1992: 65 points, 2nd on Jets, 1st among forwards. Clearly Housley and Olausson ran that offense, but Olczyk was their most prolific forward, scoring 15 more than anyone else.

1991: 57 points in 61 games after coming over from Toronto (0.93). This was easily the 2nd best scoring rate among forwards, after Thomas Steen (1.16). After that, it was Pat Elyniuk, who played with Steen (0.81) and Brent Ashton (0.59) who, based on the roster, I presume played with Steen as well. This means the best linemates Olczyk could have had were Paul MacDermid (0.52) and Doug Evans (0.49).

In Eklund's case, in at least a few of his relevant offensive seasons, didn't he play with Tim Kerr? Kerr, of course, topped a point per game every season from 1984-1990, excluding '88; Eklund never did.

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10-29-2012, 05:55 PM
  #80
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Originally Posted by seventieslord View Post
More on Eklund/Olczyk:

Linemates are a factor, too. These are Olczyk's best seasons, broken down a little further:

1989: 90 points. Led Toronto by a wide margin; 15 points. that includes players like Leeman, and also Damphousse, who was just a year younger.

1990: 88 points, 3rd on Toronto. Played with Leeman and Damphousse, who had 94 and 95. He was 3rd, but was not far enough behind that anyone would call him a point suck.

1988: Led Toronto with 75 points, 14 more than 2nd place.

1986: 79 points, 3rd on Chicago, behind Savard (obviously) and Troy Murray. Murray had 99 points, in a Ryan Kesler-ish output he wouldn't come close to repeating. Since Larmer and Savard were joined at the hip, he presumably played with Murray. It's interesting that, although he had the lowest PPG on his line (Curt Fraser was the other winger), he outscored both of Savard's wingers - Secord and Larmer.

1992: 65 points, 2nd on Jets, 1st among forwards. Clearly Housley and Olausson ran that offense, but Olczyk was their most prolific forward, scoring 15 more than anyone else.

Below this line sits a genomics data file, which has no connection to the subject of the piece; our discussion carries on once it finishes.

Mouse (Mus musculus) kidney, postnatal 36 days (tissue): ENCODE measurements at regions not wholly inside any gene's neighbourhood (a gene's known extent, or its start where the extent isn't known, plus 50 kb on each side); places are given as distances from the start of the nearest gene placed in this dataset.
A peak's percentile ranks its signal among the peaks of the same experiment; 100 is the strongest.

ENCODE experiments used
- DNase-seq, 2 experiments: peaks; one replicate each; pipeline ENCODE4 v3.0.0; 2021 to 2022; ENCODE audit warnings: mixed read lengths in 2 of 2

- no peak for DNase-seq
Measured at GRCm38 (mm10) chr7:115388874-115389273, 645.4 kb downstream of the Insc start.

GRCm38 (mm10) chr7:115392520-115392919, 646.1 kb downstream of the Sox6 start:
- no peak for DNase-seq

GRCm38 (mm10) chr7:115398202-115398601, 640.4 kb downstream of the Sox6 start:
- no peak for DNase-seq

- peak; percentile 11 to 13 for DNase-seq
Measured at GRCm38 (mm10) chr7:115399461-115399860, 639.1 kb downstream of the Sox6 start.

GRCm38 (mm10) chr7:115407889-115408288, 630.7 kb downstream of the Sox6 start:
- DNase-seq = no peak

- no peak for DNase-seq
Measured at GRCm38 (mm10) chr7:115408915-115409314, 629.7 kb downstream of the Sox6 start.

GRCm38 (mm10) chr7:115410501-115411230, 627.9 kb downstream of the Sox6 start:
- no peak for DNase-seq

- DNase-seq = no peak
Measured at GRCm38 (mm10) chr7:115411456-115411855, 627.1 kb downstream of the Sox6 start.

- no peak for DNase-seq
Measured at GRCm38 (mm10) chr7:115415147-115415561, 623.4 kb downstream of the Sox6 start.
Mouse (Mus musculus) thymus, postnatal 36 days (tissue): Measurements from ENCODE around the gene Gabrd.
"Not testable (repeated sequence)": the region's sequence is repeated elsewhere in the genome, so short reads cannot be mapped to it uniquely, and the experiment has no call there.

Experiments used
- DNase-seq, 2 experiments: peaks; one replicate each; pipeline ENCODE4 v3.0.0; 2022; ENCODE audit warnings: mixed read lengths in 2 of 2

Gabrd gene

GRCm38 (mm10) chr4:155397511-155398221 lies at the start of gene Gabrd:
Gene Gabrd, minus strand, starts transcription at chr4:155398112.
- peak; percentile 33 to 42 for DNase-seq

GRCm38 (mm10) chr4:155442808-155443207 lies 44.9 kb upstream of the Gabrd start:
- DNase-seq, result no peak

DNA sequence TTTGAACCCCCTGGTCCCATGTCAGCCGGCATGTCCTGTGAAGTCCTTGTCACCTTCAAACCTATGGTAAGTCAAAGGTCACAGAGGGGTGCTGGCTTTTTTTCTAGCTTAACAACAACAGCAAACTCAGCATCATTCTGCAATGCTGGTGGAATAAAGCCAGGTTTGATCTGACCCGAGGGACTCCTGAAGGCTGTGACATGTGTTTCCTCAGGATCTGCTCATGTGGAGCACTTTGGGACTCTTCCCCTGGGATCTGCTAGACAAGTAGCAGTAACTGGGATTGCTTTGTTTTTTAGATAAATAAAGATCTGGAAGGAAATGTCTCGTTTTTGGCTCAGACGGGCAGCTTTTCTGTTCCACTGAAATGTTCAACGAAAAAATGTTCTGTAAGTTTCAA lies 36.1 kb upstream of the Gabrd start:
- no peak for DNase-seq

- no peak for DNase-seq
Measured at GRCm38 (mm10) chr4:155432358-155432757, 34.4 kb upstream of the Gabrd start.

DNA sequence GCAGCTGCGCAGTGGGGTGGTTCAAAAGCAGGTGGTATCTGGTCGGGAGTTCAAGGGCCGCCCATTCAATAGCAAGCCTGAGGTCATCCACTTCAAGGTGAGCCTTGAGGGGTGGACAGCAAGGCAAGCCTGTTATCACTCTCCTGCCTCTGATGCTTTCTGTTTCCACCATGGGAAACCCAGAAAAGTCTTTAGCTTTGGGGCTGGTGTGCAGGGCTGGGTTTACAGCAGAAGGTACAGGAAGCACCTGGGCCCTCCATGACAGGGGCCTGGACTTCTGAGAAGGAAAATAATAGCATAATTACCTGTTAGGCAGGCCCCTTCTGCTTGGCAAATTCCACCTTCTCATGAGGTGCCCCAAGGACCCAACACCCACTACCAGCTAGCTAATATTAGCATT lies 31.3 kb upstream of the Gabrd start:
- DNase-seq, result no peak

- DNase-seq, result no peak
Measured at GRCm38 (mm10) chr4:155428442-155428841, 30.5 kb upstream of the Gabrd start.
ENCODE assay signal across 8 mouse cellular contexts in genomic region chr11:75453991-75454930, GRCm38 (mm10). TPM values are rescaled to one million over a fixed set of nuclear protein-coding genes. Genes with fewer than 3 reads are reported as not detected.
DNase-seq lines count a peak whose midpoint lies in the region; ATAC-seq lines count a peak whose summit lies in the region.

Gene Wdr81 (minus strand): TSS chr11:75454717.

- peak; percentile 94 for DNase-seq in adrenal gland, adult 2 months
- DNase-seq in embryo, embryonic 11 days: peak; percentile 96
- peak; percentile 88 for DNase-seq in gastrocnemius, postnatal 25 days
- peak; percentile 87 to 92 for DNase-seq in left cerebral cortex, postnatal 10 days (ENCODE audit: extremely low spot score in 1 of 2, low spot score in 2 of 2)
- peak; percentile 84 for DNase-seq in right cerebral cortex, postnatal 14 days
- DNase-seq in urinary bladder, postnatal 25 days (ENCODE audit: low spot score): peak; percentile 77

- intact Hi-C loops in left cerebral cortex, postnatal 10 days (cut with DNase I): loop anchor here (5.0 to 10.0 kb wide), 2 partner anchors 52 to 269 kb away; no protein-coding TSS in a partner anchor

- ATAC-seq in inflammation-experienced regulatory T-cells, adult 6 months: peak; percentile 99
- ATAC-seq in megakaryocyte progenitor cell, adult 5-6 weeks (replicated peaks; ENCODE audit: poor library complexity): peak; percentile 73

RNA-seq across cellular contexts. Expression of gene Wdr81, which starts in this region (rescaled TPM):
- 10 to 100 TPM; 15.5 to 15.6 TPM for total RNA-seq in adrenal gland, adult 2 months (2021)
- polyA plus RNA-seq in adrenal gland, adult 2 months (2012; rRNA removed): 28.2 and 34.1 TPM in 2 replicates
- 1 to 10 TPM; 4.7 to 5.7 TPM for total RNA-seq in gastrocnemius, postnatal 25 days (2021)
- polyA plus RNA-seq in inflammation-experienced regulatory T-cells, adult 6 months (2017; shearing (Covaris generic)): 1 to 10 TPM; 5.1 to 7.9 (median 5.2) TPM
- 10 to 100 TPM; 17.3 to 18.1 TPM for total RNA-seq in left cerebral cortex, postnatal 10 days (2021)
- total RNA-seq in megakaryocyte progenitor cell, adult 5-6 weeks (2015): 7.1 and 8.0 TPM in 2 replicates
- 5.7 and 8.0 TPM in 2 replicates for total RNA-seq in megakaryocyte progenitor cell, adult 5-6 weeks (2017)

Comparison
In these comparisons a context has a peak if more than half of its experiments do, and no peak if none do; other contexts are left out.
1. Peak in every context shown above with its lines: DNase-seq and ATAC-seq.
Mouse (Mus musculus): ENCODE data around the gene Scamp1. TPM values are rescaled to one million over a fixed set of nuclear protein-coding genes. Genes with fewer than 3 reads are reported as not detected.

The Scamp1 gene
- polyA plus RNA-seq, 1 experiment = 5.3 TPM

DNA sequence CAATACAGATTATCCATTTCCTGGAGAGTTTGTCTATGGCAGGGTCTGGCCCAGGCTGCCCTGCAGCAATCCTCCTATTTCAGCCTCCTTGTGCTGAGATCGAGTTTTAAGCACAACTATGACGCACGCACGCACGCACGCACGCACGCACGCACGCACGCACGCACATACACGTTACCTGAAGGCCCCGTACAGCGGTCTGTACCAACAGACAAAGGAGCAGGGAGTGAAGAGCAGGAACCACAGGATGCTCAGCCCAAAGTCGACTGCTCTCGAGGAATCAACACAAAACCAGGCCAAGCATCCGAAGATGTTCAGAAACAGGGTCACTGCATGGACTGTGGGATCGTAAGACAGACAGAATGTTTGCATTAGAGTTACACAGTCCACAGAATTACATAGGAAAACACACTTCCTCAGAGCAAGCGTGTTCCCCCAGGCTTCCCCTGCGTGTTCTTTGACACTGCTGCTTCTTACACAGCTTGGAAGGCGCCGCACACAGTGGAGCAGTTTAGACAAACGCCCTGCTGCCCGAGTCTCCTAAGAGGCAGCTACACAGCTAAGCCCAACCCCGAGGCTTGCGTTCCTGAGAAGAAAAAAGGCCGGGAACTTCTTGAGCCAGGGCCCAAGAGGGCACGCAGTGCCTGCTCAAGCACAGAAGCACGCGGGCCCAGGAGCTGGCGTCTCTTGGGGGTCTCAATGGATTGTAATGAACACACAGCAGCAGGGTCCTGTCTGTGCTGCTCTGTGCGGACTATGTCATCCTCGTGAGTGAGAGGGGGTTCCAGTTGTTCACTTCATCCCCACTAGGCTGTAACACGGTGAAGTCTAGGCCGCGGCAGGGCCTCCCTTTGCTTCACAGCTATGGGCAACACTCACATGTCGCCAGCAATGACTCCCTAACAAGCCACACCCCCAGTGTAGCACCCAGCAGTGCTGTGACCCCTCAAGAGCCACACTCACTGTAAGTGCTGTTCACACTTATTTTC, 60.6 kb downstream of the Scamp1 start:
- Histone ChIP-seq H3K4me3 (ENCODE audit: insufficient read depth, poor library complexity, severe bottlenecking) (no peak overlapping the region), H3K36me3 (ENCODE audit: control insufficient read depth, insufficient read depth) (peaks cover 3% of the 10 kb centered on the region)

1991: 57 points in 61 games after coming over from Toronto (0.93). This was easily the 2nd best scoring rate among forwards, after Thomas Steen (1.16). After that, it was Pat Elyniuk, who played with Steen (0.81) and Brent Ashton (0.59) who, based on the roster, I presume played with Steen as well. This means the best linemates Olczyk could have had were Paul MacDermid (0.52) and Doug Evans (0.49).

In Eklund's case, in at least a few of his relevant offensive seasons, didn't he play with Tim Kerr? Kerr, of course, topped a point per game every season from 1984-1990, excluding '88; Eklund never did.
Eklund was used pretty much as the defensive guy on his line at all time. This is what I meant with Olczyk wasnt that good of a two-way player in his early years.

Its funny that you bring up Kerr who was injury plagued most of the time Eklund was there. He played with different linemates most of those seasons. I think the best offensive line he was on were with Propp and Tocchet. Also Eklunds problem werent his on ice skills but having Keenan as coach and his knee injuries. Eklund is most likely the best playmaker here.

As for Olczyk I dont think they are worlds apart. Pretty similiar if you ask me. Both are ahead of Jokinen though.

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10-29-2012, 05:58 PM
  #81
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Originally Posted by overpass View Post
Olczyk and Eklund were both in my old "Hockey Superstars" book by Paul Romanuk. Always a good pick when you can grab a superstar in the AAA draft!
They were both highly rated when they were young in the NHL, people loved them. Both were tough but in different ways.

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10-29-2012, 06:43 PM
  #82
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With our third pick, the Macon Whoopee select Richard Matvichuk, D


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10-29-2012, 06:54 PM
  #83
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The Steelers picks: Joe Murphy, RW

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10-29-2012, 07:03 PM
  #84
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Originally Posted by vecens24 View Post
Awesome pick. Really like it.

As BBS will probably tell you, I was a very big proponent of selecting him in the MLD as a 6th defenseman.
So good I was hoping he'd make it back around

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10-29-2012, 07:19 PM
  #85
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Originally Posted by jkrx View Post
Eklund was used pretty much as the defensive guy on his line at all time. This is what I meant with Olczyk wasnt that good of a two-way player in his early years.

Its funny that you bring up Kerr who was injury plagued most of the time Eklund was there. He played with different linemates most of those seasons. I think the best offensive line he was on were with Propp and Tocchet. Also Eklunds problem werent his on ice skills but having Keenan as coach and his knee injuries. Eklund is most likely the best playmaker here.

As for Olczyk I dont think they are worlds apart. Pretty similiar if you ask me. Both are ahead of Jokinen though.
Kerr still played well over 2/3 of his scheduled games aside from 1988, and scouting reports call him his regular linemate.